Apart from targeting the diseases that were responsible for these deaths, the government in conjunction with the programs have also created awareness to the benefits of having your baby at a health centre and the importance of having your kid immunized. Since 2009, there has been a positive growth in the number of kids delivered in health centres. There has also been a rise in the number of kids being immunized. Diseases like malaria, pneumonia and acute diarrhea have been put under control since mothers are educated every time they visit the health centres. It is a relief that this part of the Millennium Development Goals is on its way to being achieved.
Maternal mortality calculation
Maternal mortality refers to the number of expectant female deaths with respect to the every 100,000 live births. From definition, already, maternal mortality is a ratio. Therefore maternal mortality calculation can be done by simply dividing the number of female deaths with that of live births then multiplying the result by 100,000. Although, according to the United Nations, these deaths should be as a result of complications that occur during pregnancy or during birth. Deaths that result from accidents and other incidents do not fit in this category of maternal mortality.
Maternal mortality trends
In the 1990’s maternal mortality rates in Ghana were so high that maternal mortality was declared an epidemic. This drew the attention of non-governmental organizations such as the World Health Organization (WHO), UNICEF and the World Bank Group. The organizations vowed work together with the government of Ghana to find solutions to the menace. The problem was included in the Millennium Development Goal. It was named Goal 5, which was aimed at improving maternal health.
The aim of the goal was to reduce the maternal mortality rate by two thirds by the year 2015. They also targeted provision of reproductive health to everyone by the year 2015. These goals are slowly being achieved with the strategies and programs being incorporated.
It is so obvious that, no matter how much the goals have not been achieved, the efforts that have been put in place have been fruition. The maternal mortality trends in Ghana have become so easily noticeable. The organizations behind this success can count their goals achieved. From records, the maternal mortality rates in 1990 were as high as 634 per 100,000 live births. In 1995, there was a slight drop to 532 per 100,000 live births. Later in 2000, the figure dropped to 467 per 100,000 live births. In 2005, the figure dropped to 376 per 100,000 live births. In 2010, there was a drop to 325 per 100,000 live births. The most recent survey shows that the maternal mortality of Ghana as at 2015 is 319 per 100,000 live births. This trend is promising and with time and more effort, the 54 per 100,000 target will be achieved.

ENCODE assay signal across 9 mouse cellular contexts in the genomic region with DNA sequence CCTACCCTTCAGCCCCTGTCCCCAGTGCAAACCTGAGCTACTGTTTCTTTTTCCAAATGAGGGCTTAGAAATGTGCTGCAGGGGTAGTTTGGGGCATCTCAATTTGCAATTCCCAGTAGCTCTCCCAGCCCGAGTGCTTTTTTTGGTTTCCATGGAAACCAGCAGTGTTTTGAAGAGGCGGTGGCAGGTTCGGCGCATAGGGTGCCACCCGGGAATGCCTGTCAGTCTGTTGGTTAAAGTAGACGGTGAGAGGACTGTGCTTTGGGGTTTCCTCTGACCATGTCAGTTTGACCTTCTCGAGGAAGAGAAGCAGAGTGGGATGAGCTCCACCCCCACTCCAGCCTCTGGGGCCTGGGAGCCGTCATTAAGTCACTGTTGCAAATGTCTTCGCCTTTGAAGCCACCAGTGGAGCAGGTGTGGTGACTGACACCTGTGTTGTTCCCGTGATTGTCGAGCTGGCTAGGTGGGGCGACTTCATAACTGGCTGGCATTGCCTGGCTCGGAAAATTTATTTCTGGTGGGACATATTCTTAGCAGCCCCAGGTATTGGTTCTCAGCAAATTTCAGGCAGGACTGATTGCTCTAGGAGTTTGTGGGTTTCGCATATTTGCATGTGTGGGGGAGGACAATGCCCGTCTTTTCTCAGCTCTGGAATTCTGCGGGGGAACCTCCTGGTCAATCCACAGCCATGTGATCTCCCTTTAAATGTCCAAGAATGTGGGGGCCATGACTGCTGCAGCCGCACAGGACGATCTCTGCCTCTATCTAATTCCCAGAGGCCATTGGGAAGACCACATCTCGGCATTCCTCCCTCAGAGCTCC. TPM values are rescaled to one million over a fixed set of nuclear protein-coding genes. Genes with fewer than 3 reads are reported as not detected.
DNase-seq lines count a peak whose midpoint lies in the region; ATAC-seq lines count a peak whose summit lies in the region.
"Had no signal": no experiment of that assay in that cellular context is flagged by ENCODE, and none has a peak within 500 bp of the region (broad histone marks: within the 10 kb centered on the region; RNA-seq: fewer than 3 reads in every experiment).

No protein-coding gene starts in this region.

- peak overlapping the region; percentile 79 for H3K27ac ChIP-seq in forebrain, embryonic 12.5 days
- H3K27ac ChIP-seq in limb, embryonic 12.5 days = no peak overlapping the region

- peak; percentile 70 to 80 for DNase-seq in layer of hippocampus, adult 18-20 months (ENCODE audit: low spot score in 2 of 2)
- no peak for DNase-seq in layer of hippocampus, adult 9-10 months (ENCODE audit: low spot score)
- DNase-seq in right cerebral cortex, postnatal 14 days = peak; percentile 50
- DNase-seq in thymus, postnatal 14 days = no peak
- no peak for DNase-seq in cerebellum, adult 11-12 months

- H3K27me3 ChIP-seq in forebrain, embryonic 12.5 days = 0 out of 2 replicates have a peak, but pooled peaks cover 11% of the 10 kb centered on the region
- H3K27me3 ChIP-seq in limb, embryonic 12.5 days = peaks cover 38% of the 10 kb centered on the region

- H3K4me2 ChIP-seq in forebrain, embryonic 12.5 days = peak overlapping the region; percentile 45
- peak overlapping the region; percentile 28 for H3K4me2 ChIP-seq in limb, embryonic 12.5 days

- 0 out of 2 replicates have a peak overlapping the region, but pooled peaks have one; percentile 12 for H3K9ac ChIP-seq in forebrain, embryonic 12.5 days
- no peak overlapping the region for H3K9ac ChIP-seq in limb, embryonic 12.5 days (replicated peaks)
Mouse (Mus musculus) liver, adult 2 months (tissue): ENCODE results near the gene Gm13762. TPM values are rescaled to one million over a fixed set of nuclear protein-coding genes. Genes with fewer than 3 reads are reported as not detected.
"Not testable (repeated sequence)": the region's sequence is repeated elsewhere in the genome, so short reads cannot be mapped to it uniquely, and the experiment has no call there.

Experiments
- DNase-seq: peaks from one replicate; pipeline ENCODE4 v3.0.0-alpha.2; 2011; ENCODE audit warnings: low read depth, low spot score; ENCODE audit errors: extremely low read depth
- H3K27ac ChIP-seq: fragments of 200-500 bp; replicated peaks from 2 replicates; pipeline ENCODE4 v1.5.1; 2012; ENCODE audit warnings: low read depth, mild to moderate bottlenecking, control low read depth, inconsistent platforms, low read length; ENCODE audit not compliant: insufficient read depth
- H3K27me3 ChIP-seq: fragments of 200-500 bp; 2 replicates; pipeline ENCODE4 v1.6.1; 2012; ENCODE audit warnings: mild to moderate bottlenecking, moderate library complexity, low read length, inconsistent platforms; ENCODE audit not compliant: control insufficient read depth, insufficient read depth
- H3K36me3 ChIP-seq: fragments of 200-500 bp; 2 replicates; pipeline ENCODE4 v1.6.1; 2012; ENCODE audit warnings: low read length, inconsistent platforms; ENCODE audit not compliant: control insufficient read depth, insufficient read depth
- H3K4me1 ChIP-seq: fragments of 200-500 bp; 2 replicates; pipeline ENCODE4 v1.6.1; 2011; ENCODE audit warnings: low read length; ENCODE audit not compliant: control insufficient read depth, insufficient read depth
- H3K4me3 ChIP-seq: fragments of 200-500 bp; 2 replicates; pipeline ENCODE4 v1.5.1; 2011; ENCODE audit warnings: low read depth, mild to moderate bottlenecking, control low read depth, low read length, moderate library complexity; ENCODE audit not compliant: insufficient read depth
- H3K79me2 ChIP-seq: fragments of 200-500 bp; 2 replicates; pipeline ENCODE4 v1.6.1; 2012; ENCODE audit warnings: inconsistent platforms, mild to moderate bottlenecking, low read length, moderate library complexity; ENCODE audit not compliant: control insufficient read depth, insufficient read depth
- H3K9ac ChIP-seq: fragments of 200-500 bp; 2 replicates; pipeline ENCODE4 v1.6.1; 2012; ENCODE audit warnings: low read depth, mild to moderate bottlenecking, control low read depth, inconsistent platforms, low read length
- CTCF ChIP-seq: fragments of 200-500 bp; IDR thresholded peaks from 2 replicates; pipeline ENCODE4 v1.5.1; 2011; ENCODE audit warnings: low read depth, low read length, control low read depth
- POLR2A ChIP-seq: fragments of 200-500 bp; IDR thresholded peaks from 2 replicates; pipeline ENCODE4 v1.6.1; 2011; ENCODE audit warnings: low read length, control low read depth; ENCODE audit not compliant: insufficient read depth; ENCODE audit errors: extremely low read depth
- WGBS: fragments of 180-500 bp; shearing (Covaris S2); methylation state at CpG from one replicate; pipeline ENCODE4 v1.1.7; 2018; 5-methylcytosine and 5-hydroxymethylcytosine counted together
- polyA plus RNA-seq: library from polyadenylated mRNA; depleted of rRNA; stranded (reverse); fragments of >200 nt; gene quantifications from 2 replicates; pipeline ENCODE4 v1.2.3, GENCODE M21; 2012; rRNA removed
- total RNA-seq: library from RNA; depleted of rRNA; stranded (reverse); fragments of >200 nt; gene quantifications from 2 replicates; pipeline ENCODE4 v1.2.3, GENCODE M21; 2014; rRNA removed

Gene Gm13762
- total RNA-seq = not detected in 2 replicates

Causes of maternal mortality rate in Ghana
According to statics carried out by the World Health Organization (WHO), the Sub-Saharan region has over years registered the highest number of maternal deaths. Although these deaths are becoming less with time, the number that Ghana registers is still too high and needs attention from the responsible authority. It is therefore necessary to establish the causes of maternal mortality rate in Ghana.
According to the World Health Organization, the causes of maternal mortality rate in Ghana can be classified into two; direct and indirect deaths. Direct causes are those that result from the pregnancy. Some of these causes include; abortion process, hypertension as a result of the pregnancy, anemia, puerperal sepsis, postpartum hemorrhage among others. These causes normally are complications that occur during pregnancy. On the other hand, indirect causes are those that occur during the pregnancy period and have no relation to the pregnancy. These are diseases that may attack the expectant mother during the period of pregnancy. A common disease is malaria.
Apart from the complications and diseases, there are other causes of maternal mortality rate in Ghana. These include poor general health of the expectant women. This may be as a result of the high rates of poverty in the country. Most of these expectant women do not have the funds required to gain access to good medical care.
Apart from funds, some parts of the country, the Northern region for instance, do not have adequate access to medical facilities. These regions rely on health centers which are not properly equipped to serve them. The health centers too are scarse and therefore ever crowded. Because of this reason, most expectant mothers do not get access to the medical facilities.